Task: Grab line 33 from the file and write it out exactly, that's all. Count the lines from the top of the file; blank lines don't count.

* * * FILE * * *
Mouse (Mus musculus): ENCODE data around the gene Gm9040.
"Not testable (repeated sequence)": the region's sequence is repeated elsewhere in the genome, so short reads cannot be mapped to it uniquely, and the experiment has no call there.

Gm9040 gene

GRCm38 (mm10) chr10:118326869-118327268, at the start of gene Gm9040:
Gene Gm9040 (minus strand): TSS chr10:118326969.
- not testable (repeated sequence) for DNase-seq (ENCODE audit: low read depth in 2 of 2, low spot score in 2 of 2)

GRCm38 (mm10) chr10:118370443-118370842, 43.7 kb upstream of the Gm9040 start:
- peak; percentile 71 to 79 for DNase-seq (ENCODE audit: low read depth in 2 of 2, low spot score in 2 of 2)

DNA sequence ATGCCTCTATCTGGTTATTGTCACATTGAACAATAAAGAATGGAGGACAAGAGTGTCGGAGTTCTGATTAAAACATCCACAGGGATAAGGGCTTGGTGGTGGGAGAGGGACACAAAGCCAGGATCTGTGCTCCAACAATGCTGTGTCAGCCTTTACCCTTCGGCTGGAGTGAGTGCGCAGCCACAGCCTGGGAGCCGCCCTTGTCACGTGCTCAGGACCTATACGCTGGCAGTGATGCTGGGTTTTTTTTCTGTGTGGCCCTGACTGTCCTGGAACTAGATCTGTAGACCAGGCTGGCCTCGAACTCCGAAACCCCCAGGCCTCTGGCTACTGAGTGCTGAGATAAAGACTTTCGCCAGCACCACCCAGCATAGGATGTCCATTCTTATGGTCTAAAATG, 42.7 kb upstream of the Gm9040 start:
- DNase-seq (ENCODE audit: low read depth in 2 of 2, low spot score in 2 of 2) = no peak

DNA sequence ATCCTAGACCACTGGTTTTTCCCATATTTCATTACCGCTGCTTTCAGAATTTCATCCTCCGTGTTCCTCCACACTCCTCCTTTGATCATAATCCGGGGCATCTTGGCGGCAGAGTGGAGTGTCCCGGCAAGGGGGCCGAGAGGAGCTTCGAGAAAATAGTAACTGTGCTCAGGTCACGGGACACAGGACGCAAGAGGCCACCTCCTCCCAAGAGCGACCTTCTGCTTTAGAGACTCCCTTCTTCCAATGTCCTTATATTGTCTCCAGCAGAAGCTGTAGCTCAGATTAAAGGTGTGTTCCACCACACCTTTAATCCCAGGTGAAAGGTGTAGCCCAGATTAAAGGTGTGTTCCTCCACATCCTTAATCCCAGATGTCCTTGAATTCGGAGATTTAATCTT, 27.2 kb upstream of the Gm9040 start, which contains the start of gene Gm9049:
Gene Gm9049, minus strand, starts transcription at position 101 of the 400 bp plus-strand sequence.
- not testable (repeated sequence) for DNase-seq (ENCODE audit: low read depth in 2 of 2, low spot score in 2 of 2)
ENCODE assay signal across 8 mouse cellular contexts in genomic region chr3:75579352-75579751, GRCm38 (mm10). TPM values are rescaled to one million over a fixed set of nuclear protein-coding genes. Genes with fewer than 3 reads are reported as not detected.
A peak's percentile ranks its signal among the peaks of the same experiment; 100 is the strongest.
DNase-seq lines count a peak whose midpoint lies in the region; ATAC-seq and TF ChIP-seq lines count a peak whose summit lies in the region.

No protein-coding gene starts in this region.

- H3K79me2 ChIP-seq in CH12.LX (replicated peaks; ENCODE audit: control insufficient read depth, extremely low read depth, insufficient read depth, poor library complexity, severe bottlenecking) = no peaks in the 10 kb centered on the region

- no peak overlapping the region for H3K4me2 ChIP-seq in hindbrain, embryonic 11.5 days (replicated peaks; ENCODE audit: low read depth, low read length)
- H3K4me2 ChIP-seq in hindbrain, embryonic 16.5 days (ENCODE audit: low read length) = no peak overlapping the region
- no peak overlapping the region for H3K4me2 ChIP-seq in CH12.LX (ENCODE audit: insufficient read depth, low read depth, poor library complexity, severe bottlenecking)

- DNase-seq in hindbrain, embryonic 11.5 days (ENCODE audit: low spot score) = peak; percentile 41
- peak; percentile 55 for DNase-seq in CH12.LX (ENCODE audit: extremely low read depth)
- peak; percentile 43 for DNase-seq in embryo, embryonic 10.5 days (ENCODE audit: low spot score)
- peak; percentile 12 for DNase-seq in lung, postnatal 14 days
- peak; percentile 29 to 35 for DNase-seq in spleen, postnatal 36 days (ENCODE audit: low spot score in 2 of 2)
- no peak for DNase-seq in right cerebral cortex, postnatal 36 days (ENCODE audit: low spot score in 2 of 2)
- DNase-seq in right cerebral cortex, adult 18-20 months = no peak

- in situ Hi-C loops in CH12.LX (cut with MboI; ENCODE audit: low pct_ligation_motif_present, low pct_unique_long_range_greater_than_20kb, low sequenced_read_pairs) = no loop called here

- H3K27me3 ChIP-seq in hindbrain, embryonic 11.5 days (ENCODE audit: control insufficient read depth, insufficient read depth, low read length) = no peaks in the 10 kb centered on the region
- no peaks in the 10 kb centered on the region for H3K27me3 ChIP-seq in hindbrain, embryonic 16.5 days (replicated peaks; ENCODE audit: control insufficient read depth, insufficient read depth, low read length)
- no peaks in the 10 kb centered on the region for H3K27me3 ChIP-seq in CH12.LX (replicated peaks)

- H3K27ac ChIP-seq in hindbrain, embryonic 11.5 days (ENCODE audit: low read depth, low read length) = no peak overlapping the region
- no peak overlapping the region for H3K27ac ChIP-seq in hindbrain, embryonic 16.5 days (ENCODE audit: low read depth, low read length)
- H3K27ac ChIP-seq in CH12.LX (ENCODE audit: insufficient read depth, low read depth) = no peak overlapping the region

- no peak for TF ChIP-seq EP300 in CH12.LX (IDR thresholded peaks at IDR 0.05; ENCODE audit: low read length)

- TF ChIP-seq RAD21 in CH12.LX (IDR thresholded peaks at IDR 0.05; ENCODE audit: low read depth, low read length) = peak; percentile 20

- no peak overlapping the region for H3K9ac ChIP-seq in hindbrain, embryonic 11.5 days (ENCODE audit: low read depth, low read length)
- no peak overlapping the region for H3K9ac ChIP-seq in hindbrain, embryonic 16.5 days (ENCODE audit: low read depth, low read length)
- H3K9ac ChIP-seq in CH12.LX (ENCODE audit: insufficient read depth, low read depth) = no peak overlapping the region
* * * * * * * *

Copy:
- H3K27ac ChIP-seq in hindbrain, embryonic 11.5 days (ENCODE audit: low read depth, low read length) = no peak overlapping the region